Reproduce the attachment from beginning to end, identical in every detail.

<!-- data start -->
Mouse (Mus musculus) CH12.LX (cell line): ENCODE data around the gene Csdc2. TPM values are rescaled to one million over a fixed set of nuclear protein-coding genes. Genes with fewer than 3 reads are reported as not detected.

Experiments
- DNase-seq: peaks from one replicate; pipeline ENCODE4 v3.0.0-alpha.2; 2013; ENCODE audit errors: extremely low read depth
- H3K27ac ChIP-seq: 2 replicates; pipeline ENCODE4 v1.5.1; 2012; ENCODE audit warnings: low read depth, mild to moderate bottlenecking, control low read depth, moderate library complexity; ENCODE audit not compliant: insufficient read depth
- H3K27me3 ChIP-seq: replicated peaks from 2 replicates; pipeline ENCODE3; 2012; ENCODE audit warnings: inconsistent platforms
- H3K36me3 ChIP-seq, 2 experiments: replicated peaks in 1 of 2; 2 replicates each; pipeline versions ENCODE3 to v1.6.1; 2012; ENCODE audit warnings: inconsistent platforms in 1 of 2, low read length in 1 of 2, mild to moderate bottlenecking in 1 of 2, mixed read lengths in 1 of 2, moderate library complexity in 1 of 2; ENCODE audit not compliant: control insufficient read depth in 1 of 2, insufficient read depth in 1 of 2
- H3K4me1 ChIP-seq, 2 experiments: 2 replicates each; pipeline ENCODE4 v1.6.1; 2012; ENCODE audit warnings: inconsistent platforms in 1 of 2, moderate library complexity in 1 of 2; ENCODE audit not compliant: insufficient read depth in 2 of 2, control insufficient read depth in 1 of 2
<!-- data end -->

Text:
Mouse (Mus musculus) CH12.LX (cell line): ENCODE data around the gene Csdc2. TPM values are rescaled to one million over a fixed set of nuclear protein-coding genes. Genes with fewer than 3 reads are reported as not detected.

Experiments
- DNase-seq: peaks from one replicate; pipeline ENCODE4 v3.0.0-alpha.2; 2013; ENCODE audit errors: extremely low read depth
- H3K27ac ChIP-seq: 2 replicates; pipeline ENCODE4 v1.5.1; 2012; ENCODE audit warnings: low read depth, mild to moderate bottlenecking, control low read depth, moderate library complexity; ENCODE audit not compliant: insufficient read depth
- H3K27me3 ChIP-seq: replicated peaks from 2 replicates; pipeline ENCODE3; 2012; ENCODE audit warnings: inconsistent platforms
- H3K36me3 ChIP-seq, 2 experiments: replicated peaks in 1 of 2; 2 replicates each; pipeline versions ENCODE3 to v1.6.1; 2012; ENCODE audit warnings: inconsistent platforms in 1 of 2, low read length in 1 of 2, mild to moderate bottlenecking in 1 of 2, mixed read lengths in 1 of 2, moderate library complexity in 1 of 2; ENCODE audit not compliant: control insufficient read depth in 1 of 2, insufficient read depth in 1 of 2
- H3K4me1 ChIP-seq, 2 experiments: 2 replicates each; pipeline ENCODE4 v1.6.1; 2012; ENCODE audit warnings: inconsistent platforms in 1 of 2, moderate library complexity in 1 of 2; ENCODE audit not compliant: insufficient read depth in 2 of 2, control insufficient read depth in 1 of 2